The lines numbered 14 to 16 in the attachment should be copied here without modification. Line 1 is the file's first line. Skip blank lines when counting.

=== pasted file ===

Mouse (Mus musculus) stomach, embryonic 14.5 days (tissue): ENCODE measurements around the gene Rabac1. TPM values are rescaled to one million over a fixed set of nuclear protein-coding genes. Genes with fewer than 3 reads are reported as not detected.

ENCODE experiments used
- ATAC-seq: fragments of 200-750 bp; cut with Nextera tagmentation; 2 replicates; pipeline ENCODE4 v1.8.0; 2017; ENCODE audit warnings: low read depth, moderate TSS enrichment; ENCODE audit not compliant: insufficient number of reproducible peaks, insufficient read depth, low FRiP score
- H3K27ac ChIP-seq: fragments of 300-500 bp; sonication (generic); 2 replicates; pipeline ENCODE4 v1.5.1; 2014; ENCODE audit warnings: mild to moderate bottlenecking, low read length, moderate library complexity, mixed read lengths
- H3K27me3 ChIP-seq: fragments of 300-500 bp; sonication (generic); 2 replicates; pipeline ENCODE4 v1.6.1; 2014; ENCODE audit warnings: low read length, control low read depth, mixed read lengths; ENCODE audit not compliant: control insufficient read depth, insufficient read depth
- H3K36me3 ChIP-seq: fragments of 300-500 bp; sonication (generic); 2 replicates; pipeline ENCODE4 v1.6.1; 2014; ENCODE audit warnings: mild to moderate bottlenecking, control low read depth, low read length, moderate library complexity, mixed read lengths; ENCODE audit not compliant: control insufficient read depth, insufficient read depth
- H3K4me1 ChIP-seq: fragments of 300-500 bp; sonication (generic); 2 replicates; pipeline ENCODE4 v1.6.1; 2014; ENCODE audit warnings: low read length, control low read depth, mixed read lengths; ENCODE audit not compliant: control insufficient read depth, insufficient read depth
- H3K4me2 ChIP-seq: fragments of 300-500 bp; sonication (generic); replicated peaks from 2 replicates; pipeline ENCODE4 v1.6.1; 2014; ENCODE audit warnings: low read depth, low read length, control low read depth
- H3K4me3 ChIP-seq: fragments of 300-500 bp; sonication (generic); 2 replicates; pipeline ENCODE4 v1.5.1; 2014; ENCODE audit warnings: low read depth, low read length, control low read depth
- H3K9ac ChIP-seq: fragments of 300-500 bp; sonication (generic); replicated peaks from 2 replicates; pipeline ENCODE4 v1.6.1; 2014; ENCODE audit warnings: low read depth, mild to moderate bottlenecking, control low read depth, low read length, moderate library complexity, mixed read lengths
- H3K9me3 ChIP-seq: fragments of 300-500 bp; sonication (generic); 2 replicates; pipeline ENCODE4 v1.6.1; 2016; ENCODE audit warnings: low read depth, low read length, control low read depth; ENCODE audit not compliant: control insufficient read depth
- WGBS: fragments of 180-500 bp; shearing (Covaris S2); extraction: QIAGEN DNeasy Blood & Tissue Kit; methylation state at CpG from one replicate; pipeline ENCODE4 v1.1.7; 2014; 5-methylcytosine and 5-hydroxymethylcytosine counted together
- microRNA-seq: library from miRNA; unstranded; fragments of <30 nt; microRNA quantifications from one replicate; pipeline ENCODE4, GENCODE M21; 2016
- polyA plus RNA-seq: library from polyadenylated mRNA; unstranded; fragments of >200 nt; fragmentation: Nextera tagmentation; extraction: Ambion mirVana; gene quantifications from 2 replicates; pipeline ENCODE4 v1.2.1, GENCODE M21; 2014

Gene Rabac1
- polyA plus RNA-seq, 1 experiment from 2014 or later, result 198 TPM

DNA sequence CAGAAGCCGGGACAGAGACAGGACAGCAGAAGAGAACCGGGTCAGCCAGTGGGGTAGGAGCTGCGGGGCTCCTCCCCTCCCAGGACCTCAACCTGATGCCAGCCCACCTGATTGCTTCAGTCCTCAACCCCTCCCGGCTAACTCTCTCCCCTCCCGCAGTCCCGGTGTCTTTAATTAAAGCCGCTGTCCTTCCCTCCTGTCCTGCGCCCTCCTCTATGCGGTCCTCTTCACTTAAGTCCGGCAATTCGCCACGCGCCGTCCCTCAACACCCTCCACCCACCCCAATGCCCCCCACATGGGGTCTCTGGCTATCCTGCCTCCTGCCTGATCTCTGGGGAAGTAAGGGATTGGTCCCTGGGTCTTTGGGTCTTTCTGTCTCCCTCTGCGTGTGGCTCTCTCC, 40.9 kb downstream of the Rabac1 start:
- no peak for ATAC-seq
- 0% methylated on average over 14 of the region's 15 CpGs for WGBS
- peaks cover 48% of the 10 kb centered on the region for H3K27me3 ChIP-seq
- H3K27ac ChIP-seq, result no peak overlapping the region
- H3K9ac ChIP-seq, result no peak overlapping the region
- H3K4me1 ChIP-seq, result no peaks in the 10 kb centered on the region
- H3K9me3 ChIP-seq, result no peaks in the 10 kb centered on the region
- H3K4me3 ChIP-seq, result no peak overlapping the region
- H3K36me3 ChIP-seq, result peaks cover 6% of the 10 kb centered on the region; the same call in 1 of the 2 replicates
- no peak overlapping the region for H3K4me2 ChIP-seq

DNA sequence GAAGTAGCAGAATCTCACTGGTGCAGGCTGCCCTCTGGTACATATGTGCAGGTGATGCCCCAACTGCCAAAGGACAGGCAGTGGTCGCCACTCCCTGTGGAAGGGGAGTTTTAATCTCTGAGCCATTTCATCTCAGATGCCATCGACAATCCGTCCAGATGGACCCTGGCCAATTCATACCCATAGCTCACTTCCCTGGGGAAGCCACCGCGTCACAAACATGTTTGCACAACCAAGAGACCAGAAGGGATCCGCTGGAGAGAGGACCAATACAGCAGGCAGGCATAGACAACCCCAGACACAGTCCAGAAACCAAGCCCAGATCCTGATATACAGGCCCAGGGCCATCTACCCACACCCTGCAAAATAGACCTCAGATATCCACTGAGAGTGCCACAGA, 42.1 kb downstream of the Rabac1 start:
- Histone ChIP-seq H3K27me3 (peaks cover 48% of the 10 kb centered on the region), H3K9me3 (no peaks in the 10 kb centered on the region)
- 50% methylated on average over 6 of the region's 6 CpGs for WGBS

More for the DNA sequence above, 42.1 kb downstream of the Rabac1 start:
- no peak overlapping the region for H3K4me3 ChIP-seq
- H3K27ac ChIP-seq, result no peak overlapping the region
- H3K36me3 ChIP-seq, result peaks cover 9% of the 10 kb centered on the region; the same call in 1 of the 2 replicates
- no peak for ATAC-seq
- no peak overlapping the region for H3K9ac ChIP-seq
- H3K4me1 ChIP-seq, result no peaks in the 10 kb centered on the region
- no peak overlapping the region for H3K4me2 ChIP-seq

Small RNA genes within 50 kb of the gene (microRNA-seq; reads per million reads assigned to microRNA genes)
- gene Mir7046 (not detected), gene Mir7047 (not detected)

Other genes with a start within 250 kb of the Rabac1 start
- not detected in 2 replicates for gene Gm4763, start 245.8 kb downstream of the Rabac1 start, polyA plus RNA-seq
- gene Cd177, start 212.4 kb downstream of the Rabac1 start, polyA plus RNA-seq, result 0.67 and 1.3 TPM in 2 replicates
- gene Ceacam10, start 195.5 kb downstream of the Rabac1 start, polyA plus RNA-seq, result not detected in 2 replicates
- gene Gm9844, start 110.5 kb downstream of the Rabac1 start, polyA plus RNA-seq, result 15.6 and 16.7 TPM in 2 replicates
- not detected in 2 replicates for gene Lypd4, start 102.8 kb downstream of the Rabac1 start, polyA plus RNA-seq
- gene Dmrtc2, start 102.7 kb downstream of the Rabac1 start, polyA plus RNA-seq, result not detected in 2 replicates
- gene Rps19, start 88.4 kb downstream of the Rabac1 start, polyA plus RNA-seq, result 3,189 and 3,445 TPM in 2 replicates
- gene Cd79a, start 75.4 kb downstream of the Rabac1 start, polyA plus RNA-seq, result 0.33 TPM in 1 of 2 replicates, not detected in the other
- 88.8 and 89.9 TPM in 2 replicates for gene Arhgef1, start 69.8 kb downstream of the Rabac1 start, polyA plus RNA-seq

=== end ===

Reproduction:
- polyA plus RNA-seq: library from polyadenylated mRNA; unstranded; fragments of >200 nt; fragmentation: Nextera tagmentation; extraction: Ambion mirVana; gene quantifications from 2 replicates; pipeline ENCODE4 v1.2.1, GENCODE M21; 2014

Gene Rabac1
- polyA plus RNA-seq, 1 experiment from 2014 or later, result 198 TPM